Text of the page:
The classic, 'She's Lost Control' builds intensity as threatening growling is replaced with manic crescendo. It's simple, it's terse. 'Day Of The Lords' feels like it should accompany an Edgar Allen Poe tale as pulsing drums and howling guitars penetrate the air towards an unknown conclusion.

Unknown Pleasure borders on nihilism, but is pregnant with expectation. And like Bowie's Low - once heard its never forgotten. It's like going to the doctor and having your ears syringed. This is a sound that's ready to explode. And it still feels personal. --Susie Goldring

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Customer Reviews

4.5 out of 5 stars

Most Helpful Customer Reviews

33 of 34 people found the following review helpful By Elizabeth Gershwin on 14 Mar. 2007
Format: Audio CD Verified Purchase
It's quite simple: if you want to listen to Joy Division's finest hour, then look no further than this, their first album.

Like many fantastic albums, this is not 'immediate', nor is it particularly accessible or masses friendly, nor should it be. Most life-affirming albums grow on people. I estimate that most people will have to listen to this album roughly five times before they start to appreciate all of it's many details, subtleties and nuances, lovingly arranged like some aural landscape.

It's starts off with 'Disorder', in which Ian Curtis declares that he has been waiting for a guide to come and take him by the hand, setting the lost and helpless tone of the entire album. Disorder is a fast and emotionally charged song, climaxing beautifully with Ian Curtis hollering "I've got the spirit, don't lose the feeling", thus encapsulating the fears and attitudes of so many other intelligent young songwriters, bubbling with emotion.

'Day Of The Lords' is an almost perfect example of foreboding and fear, perfectly encapsulated in both it's lyrics and musical sound. It is rife with atmosphere, vibrant and alive, yet painfully unhappy. The desperation with which Curtis demandingly shouts: "Where will it end?" is almost tangible. This is probably the most powerful song on the album.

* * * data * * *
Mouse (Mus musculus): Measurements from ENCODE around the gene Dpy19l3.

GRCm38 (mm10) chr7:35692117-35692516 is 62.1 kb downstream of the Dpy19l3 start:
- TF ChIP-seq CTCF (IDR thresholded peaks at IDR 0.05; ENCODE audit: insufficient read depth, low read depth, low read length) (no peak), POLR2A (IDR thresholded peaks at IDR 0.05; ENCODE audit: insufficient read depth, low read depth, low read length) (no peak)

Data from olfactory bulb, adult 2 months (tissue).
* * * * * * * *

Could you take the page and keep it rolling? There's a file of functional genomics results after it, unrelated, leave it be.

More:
'Candidate' continues on in similarly bleak fashion, nonchalantly describing the "blood on your fingers", whilst the hazy, threatening music compliments the lyrics perfectly. It is difficult to describe exactly how effectively Joy Division have used sound to create atmosphere on this album, and it is probably even more difficult to achieve.
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52 of 55 people found the following review helpful By Mr. M. A. Reed TOP 1000 REVIEWERVINE VOICE on 12 Oct. 2007
Format: Audio CD
The Joy Division catalogue is fast becoming a minefield. For a band that kept a stringent, straightforward release schedule during it's short life, the two albums and five singles have been endlessly milked to become three albums, six official live records, two Radio Session releases, an exhaustive box set, and two 'best of' compilations. With these latest re-releases, I become owner of these albums for the fourth time. (On top of this, the best Joy Division concert recording from Amsterdam, the first album recorded for RCA in 1978, as well as the official live films, remain frustratingly unavailable officially).